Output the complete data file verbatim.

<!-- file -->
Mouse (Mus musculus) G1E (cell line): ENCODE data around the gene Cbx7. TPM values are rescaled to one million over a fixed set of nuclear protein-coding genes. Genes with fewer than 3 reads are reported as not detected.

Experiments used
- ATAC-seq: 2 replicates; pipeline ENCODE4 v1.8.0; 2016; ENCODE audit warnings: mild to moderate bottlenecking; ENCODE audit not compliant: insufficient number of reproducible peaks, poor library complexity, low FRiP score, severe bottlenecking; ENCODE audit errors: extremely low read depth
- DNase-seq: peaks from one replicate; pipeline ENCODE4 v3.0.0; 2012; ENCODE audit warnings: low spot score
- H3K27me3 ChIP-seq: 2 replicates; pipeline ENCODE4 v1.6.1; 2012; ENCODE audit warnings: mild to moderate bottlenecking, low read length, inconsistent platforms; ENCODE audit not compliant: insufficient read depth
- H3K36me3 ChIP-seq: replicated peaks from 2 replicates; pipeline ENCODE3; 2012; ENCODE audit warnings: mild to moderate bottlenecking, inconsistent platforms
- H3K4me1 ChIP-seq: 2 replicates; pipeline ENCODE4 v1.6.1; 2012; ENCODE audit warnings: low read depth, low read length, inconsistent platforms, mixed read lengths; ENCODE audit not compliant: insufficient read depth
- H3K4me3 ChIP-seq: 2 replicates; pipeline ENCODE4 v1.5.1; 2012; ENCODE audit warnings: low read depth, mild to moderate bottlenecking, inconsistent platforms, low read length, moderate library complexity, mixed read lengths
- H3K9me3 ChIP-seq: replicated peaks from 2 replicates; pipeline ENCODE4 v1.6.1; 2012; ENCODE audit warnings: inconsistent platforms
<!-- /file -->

Mouse (Mus musculus) G1E (cell line): ENCODE data around the gene Cbx7. TPM values are rescaled to one million over a fixed set of nuclear protein-coding genes. Genes with fewer than 3 reads are reported as not detected.

Experiments used
- ATAC-seq: 2 replicates; pipeline ENCODE4 v1.8.0; 2016; ENCODE audit warnings: mild to moderate bottlenecking; ENCODE audit not compliant: insufficient number of reproducible peaks, poor library complexity, low FRiP score, severe bottlenecking; ENCODE audit errors: extremely low read depth
- DNase-seq: peaks from one replicate; pipeline ENCODE4 v3.0.0; 2012; ENCODE audit warnings: low spot score
- H3K27me3 ChIP-seq: 2 replicates; pipeline ENCODE4 v1.6.1; 2012; ENCODE audit warnings: mild to moderate bottlenecking, low read length, inconsistent platforms; ENCODE audit not compliant: insufficient read depth
- H3K36me3 ChIP-seq: replicated peaks from 2 replicates; pipeline ENCODE3; 2012; ENCODE audit warnings: mild to moderate bottlenecking, inconsistent platforms
- H3K4me1 ChIP-seq: 2 replicates; pipeline ENCODE4 v1.6.1; 2012; ENCODE audit warnings: low read depth, low read length, inconsistent platforms, mixed read lengths; ENCODE audit not compliant: insufficient read depth
- H3K4me3 ChIP-seq: 2 replicates; pipeline ENCODE4 v1.5.1; 2012; ENCODE audit warnings: low read depth, mild to moderate bottlenecking, inconsistent platforms, low read length, moderate library complexity, mixed read lengths
- H3K9me3 ChIP-seq: replicated peaks from 2 replicates; pipeline ENCODE4 v1.6.1; 2012; ENCODE audit warnings: inconsistent platforms